November 12, 2014
Notes: Gorges, Rony
J Invasive Cardiol. 2013 Oct;25(10):E203-4.
Author Address: Providence Hospital, GME, 16001 W Mile 9 Road, Southfield, MI 48075 USA. email@example.com.
Reference Type: Journal Article
Record Number: 5088Author: Gou, S., Xiong, J., Wu, H., Zhou, F., Tao, J., Liu, T. and Wang, C.
Title: Five-year cohort study of open pancreatic necrosectomy for necotizing pancreatitis suggests it is a safe and effective operation
Journal: J Gastrointest Surg
Short Title: Five-year cohort study of open pancreatic necrosectomy for necotizing pancreatitis suggests it is a safe and effective operation
Alternate Journal: Journal of gastrointestinal surgery : official journal of the Society for Surgery of the Alimentary Tract
ISSN: 1873-4626 (Electronic)
Accession Number: 23868057
Pancreatitis, Acute Necrotizing/mortality/*surgery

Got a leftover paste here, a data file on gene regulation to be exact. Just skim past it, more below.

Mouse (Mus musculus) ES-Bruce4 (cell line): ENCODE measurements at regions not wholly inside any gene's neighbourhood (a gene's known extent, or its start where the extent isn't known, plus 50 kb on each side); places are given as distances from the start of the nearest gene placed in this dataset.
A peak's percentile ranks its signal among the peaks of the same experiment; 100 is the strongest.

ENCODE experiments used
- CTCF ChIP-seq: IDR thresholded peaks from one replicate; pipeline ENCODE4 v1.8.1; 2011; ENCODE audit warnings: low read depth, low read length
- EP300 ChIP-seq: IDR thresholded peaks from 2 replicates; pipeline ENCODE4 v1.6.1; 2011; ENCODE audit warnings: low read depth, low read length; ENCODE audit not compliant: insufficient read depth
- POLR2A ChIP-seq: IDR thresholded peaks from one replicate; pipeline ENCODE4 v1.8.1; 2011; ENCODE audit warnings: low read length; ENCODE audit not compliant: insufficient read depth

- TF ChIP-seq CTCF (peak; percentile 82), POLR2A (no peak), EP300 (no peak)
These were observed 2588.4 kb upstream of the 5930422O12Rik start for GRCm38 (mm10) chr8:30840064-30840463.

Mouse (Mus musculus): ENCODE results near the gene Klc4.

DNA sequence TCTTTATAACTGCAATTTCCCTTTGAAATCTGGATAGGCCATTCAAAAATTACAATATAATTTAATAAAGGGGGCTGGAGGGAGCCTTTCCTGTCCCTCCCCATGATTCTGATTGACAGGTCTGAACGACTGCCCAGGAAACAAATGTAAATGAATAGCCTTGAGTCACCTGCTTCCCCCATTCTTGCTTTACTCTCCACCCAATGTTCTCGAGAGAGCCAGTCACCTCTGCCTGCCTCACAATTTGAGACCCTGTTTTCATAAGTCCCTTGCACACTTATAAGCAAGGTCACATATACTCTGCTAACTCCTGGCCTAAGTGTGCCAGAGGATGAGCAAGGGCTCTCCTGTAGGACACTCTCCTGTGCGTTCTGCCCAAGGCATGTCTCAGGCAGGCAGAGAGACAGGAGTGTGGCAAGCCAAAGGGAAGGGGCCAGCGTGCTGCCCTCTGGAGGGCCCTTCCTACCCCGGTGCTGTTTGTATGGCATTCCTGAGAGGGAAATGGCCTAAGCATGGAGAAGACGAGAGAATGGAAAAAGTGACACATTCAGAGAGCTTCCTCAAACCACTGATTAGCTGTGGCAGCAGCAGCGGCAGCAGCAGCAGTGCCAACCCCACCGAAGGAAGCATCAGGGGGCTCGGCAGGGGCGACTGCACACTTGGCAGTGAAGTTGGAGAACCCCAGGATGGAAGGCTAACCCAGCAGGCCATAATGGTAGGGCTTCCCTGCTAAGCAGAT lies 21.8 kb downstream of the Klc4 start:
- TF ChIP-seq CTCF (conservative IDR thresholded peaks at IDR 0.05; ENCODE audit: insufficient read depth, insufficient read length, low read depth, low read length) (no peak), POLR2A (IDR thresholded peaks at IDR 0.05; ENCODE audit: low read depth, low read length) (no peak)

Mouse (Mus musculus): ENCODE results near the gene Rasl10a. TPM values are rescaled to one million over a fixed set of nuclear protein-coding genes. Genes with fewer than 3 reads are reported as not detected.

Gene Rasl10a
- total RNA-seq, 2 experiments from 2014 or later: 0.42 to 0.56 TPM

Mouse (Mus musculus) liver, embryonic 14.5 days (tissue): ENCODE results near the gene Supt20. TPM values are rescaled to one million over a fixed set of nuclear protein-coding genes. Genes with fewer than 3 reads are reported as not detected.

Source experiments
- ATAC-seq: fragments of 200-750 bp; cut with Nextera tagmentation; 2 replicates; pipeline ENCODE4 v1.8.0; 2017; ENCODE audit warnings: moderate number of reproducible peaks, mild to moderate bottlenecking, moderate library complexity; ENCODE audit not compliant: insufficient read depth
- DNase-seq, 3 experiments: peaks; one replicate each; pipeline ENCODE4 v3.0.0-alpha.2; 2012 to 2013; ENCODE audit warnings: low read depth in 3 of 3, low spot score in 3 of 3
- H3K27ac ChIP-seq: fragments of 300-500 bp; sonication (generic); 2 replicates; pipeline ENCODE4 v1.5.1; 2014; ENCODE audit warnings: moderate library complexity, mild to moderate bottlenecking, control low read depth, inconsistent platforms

Abstract: INTRODUCTION: Despite advances in the management of necrotizing pancreatitis, open necrosectomy remains an important management option for necrotizing pancreatitis, and patients undergoing necrosectomy suffer significant morbidity and mortality. The aim of this study was to report the outcomes of open necrosectomy from a recent large cohort of patients with necrotizing pancreatitis. METHODS: Data are reported from a cohort of 276 consecutive patients with necrotizing pancreatitis who underwent open surgical debridement. Nutritional status, nutritional methods, bleeding, infection, demarcation of necrotic tissues, and time from onset of disease were scored. Scores >/= 10 were considered as an indication for debridement. RESULTS: One hundred sixty-two (58.7%) and 52 (18.8%) patients underwent minimally invasive peritoneal and retroperitoneal drainage, respectively, before necrosectomy. Median delay from disease onset to debridement was 48 days. Fifty-five patients (19.9%) underwent more than one operation; 352 operations were performed in total. There were 17 deaths (6.2%) postoperatively. CONCLUSION: This study demonstrated the results for open debridement in a recent large cohort of patients. Although minimally invasive necrosectomy has been developed in recent years, open necrosectomy remains an important approach for the debridement of necrotizing pancreatitis effectively and safely.